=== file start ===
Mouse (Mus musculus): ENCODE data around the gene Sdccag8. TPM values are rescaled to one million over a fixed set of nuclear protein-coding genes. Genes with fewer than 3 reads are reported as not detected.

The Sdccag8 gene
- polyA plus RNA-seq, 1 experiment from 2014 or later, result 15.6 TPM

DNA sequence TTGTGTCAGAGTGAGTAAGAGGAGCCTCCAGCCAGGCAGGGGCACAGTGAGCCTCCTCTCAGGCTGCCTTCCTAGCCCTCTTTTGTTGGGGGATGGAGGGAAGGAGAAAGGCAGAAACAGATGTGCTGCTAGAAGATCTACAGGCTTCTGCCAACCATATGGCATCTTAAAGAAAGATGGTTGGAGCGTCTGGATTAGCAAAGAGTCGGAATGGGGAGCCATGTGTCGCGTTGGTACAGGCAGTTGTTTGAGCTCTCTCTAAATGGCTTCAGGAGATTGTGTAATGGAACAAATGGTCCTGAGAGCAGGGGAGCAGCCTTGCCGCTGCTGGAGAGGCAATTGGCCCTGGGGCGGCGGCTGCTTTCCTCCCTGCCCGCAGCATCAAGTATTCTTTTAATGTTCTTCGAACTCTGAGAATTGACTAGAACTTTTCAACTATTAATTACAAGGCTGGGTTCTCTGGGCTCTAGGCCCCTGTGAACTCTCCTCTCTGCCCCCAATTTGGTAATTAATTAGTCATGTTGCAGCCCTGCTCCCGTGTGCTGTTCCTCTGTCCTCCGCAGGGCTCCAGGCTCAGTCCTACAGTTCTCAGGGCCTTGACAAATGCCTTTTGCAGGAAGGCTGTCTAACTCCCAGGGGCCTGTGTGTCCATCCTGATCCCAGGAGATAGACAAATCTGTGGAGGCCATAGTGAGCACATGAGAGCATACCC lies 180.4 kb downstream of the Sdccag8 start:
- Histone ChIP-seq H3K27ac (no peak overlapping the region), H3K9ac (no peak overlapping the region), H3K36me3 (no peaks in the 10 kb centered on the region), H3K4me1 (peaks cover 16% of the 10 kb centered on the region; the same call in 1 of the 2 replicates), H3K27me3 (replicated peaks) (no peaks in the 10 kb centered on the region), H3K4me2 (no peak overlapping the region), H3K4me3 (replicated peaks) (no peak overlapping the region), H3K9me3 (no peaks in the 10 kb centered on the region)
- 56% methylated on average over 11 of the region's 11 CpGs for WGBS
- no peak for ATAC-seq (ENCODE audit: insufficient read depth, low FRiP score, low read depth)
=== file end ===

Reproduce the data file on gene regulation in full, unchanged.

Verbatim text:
Mouse (Mus musculus): ENCODE data around the gene Sdccag8. TPM values are rescaled to one million over a fixed set of nuclear protein-coding genes. Genes with fewer than 3 reads are reported as not detected.

The Sdccag8 gene
- polyA plus RNA-seq, 1 experiment from 2014 or later, result 15.6 TPM

DNA sequence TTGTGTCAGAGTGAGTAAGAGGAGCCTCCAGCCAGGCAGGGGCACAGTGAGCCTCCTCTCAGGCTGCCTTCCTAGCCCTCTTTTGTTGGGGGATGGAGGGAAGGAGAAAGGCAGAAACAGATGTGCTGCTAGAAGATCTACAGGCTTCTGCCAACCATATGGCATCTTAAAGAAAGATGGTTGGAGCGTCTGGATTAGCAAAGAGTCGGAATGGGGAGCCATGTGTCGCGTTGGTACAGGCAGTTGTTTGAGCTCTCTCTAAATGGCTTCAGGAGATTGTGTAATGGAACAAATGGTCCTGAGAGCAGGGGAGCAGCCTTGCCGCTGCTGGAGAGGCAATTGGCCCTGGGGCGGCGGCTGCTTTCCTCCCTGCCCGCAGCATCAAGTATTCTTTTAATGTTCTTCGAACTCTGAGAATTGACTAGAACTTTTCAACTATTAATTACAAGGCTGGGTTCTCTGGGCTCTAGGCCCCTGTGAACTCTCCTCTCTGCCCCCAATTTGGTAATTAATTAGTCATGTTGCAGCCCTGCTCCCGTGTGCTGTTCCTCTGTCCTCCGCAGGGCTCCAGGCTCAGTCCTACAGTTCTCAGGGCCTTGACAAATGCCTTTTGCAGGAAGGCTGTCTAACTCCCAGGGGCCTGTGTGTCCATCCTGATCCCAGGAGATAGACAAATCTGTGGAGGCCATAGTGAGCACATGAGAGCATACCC lies 180.4 kb downstream of the Sdccag8 start:
- Histone ChIP-seq H3K27ac (no peak overlapping the region), H3K9ac (no peak overlapping the region), H3K36me3 (no peaks in the 10 kb centered on the region), H3K4me1 (peaks cover 16% of the 10 kb centered on the region; the same call in 1 of the 2 replicates), H3K27me3 (replicated peaks) (no peaks in the 10 kb centered on the region), H3K4me2 (no peak overlapping the region), H3K4me3 (replicated peaks) (no peak overlapping the region), H3K9me3 (no peaks in the 10 kb centered on the region)
- 56% methylated on average over 11 of the region's 11 CpGs for WGBS
- no peak for ATAC-seq (ENCODE audit: insufficient read depth, low FRiP score, low read depth)